MediaGIRL Avery Lentz and mom LaShell Lentz recap their experience at Ehawee Expedition
Daisy Girl Scout and MediaGIRL Avery Lentz attended last weekend’s Ehawee Expedition with five members of her troop. This was their first time visiting Camp Ehawee and were eager to try all the new and exciting activities being offered at the event. They immediately ran down the trail to the archery range, excited to give it a try. They loved shooting arrows at the targets (and would’ve done so longer) but there was so much more to explore.
In less than six hours, the girls tried archery, learned how to build a fire, played giant Jenga and tic tac toe, conquered a partner-guided obstacle course, played giant Hungry Hippo, learned how to tie knots, played Gaga ball, made bird feeders, and even had an impromptu dance party! Avery’s favorite parts? “Archery and playing Hungry Hippo.”
Despite all the scheduled activities, there was no shortage of creativity that afternoon. Avery and her troop mates made each game their own, even turning the game of Jenga into a chance to build their own creations and make the game their own.
Overall it was an action packed afternoon with plenty of opportunities to learn something new, and become close as a troop. Avery’s mom, LaShell, said after her afternoon with the girls, “I want to go back and stay! The property is beautiful and has so much to offer the curious girl!”
Couldn’t make it to this month’s Ehawee Expedition? Attend our winter session January 25-26! See all the details at gsbadgerland.org
It’s a fact that girls love science, technology, engineering and math. Whether it’s the challenge of learning something new, the excitement of tinkering to see how something works, or the thrill of solving a unique problem, STEM programs succeed in teaching girls to be confident, courageous and innovative.
This year, Badgerland Girl Scouts have technology at their fingertips with our new checkout resource and patch program, Girl Scout Makers. Making is a new movement in technology, and it fits perfectly into the Girl Scout leadership experience. Makers use technology to make the world a better place – combining arts and crafts with the latest gadgets and gizmos to make changes, big and small, in their local and global communities.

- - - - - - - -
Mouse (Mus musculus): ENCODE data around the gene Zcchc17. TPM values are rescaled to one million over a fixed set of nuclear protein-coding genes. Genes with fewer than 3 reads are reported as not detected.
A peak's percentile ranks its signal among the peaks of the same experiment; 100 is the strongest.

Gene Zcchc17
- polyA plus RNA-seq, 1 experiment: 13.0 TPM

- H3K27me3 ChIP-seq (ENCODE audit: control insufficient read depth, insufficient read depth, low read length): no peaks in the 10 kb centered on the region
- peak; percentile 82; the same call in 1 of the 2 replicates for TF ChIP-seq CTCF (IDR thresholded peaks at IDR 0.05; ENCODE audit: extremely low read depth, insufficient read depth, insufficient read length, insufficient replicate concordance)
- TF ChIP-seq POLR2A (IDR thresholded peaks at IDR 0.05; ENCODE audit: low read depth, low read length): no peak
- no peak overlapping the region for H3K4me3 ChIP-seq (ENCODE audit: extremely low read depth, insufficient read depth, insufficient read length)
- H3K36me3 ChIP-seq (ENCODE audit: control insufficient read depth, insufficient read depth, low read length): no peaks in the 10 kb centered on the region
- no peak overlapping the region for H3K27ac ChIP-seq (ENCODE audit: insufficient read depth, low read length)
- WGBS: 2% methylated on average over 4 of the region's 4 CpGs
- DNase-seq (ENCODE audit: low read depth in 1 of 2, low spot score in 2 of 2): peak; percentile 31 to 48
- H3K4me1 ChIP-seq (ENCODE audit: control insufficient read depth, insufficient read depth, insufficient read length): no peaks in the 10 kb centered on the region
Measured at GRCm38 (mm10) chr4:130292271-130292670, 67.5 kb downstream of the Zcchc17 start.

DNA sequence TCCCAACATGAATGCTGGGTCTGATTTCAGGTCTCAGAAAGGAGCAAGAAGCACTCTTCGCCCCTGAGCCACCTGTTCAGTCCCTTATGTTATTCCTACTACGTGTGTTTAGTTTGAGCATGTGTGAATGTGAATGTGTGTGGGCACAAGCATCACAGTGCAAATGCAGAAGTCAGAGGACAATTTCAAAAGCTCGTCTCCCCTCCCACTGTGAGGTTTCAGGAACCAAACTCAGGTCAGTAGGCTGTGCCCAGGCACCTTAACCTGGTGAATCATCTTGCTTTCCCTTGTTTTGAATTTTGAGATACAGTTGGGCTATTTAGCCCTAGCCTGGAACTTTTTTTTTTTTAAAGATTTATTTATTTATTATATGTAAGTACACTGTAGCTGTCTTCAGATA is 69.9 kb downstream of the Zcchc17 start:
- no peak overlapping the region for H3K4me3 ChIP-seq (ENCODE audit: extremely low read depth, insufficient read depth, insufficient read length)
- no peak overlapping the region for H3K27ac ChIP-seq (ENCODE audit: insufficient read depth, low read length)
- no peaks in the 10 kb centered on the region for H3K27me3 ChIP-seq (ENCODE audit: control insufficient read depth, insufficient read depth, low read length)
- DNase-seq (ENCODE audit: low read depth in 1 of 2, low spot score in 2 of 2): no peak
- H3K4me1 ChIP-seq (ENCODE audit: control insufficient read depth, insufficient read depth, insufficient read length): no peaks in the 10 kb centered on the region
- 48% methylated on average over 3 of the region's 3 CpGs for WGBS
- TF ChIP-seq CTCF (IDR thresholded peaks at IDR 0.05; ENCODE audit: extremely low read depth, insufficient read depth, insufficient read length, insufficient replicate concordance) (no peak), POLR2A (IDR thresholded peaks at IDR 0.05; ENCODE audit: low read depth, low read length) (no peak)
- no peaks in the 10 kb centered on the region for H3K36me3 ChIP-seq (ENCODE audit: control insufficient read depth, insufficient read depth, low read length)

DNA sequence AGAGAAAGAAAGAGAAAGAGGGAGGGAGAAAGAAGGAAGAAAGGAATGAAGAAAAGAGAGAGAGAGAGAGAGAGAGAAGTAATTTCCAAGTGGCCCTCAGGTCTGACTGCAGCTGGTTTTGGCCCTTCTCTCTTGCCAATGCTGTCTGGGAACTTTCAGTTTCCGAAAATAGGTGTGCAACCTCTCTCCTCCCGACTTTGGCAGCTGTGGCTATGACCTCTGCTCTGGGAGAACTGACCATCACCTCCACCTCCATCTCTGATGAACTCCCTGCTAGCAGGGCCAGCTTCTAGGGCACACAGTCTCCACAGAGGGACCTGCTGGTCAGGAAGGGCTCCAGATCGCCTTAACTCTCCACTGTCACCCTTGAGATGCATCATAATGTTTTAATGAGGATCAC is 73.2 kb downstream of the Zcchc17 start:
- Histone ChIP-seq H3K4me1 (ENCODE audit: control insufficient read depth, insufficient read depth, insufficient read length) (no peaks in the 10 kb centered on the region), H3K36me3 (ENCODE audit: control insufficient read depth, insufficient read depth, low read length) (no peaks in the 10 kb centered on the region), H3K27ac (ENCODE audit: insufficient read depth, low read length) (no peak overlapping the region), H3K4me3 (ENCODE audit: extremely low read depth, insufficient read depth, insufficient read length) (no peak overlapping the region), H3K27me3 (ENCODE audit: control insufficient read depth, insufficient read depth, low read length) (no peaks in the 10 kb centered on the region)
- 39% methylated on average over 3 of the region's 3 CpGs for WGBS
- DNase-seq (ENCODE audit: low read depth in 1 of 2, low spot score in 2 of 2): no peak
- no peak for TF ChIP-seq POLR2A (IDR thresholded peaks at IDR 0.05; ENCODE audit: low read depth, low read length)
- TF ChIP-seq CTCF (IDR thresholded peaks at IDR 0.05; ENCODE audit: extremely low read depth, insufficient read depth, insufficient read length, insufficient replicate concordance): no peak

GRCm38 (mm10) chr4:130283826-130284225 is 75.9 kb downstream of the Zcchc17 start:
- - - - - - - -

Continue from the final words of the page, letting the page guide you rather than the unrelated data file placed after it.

How can girls use the Girl Scout Maker kits to make the world a better place? Ambassador Girl Scouts have the opportunity to code and test their own Android App using the MIT App Builder plus an Android tablet. Last year, Claire Evenson completed her Gold Award project by creating and coding an app to help her sister through a troubling illness. Just imagine what your girl could do.
Not ready to code an app? Try the Girl Scout Makers Brownie kit, featuring littleBits. littleBits are made to build amazing circuits. The handy Inventor Guide inside may inspire your Brownie Girl Scouts to create a circuit system that helps monitor water use or feeds the family pet when you’re on vacation!
Ready to try Girl Scout Makers? Reservations can be made at your local Badgerland Service Center. Troops can check out Maker kits for any level, not just their own. Each kit comes with a month-long reservation so you and your girls can immerse yourselves in the experience. You’ll have the opportunity to learn right alongside your Girl Scouts with our handy Adult Learning Guide. One you’re finished, return the kit and pick-up your patches so you can proudly proclaim – I’m a Girl Scout Maker!